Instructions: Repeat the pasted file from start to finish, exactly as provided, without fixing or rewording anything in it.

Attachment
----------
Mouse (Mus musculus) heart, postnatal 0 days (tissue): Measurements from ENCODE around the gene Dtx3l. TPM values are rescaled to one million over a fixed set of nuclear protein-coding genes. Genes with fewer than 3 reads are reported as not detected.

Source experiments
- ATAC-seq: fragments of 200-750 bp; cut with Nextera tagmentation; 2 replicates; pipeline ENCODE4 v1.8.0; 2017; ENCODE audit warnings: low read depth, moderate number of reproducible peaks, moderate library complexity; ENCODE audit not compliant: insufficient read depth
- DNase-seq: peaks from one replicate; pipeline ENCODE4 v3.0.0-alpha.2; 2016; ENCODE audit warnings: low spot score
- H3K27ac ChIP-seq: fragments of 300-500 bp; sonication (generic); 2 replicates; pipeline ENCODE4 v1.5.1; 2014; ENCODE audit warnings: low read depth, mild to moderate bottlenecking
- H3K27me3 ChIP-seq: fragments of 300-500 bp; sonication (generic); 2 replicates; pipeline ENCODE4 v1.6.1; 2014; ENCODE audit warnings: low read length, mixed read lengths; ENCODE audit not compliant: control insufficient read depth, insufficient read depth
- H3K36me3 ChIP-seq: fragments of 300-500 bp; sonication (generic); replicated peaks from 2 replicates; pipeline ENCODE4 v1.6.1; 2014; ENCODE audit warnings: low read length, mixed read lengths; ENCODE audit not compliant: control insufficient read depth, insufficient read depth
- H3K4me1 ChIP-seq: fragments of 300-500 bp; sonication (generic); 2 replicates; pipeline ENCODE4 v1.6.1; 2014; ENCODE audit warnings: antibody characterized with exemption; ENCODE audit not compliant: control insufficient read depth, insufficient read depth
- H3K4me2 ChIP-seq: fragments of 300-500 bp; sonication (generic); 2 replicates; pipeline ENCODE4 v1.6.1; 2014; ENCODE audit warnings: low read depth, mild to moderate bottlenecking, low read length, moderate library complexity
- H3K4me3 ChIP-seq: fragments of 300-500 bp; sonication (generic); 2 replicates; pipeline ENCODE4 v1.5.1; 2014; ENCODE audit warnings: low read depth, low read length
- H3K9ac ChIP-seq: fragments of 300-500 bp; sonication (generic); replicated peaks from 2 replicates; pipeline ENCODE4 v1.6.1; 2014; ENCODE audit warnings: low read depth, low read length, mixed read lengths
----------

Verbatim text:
Mouse (Mus musculus) heart, postnatal 0 days (tissue): Measurements from ENCODE around the gene Dtx3l. TPM values are rescaled to one million over a fixed set of nuclear protein-coding genes. Genes with fewer than 3 reads are reported as not detected.

Source experiments
- ATAC-seq: fragments of 200-750 bp; cut with Nextera tagmentation; 2 replicates; pipeline ENCODE4 v1.8.0; 2017; ENCODE audit warnings: low read depth, moderate number of reproducible peaks, moderate library complexity; ENCODE audit not compliant: insufficient read depth
- DNase-seq: peaks from one replicate; pipeline ENCODE4 v3.0.0-alpha.2; 2016; ENCODE audit warnings: low spot score
- H3K27ac ChIP-seq: fragments of 300-500 bp; sonication (generic); 2 replicates; pipeline ENCODE4 v1.5.1; 2014; ENCODE audit warnings: low read depth, mild to moderate bottlenecking
- H3K27me3 ChIP-seq: fragments of 300-500 bp; sonication (generic); 2 replicates; pipeline ENCODE4 v1.6.1; 2014; ENCODE audit warnings: low read length, mixed read lengths; ENCODE audit not compliant: control insufficient read depth, insufficient read depth
- H3K36me3 ChIP-seq: fragments of 300-500 bp; sonication (generic); replicated peaks from 2 replicates; pipeline ENCODE4 v1.6.1; 2014; ENCODE audit warnings: low read length, mixed read lengths; ENCODE audit not compliant: control insufficient read depth, insufficient read depth
- H3K4me1 ChIP-seq: fragments of 300-500 bp; sonication (generic); 2 replicates; pipeline ENCODE4 v1.6.1; 2014; ENCODE audit warnings: antibody characterized with exemption; ENCODE audit not compliant: control insufficient read depth, insufficient read depth
- H3K4me2 ChIP-seq: fragments of 300-500 bp; sonication (generic); 2 replicates; pipeline ENCODE4 v1.6.1; 2014; ENCODE audit warnings: low read depth, mild to moderate bottlenecking, low read length, moderate library complexity
- H3K4me3 ChIP-seq: fragments of 300-500 bp; sonication (generic); 2 replicates; pipeline ENCODE4 v1.5.1; 2014; ENCODE audit warnings: low read depth, low read length
- H3K9ac ChIP-seq: fragments of 300-500 bp; sonication (generic); replicated peaks from 2 replicates; pipeline ENCODE4 v1.6.1; 2014; ENCODE audit warnings: low read depth, low read length, mixed read lengths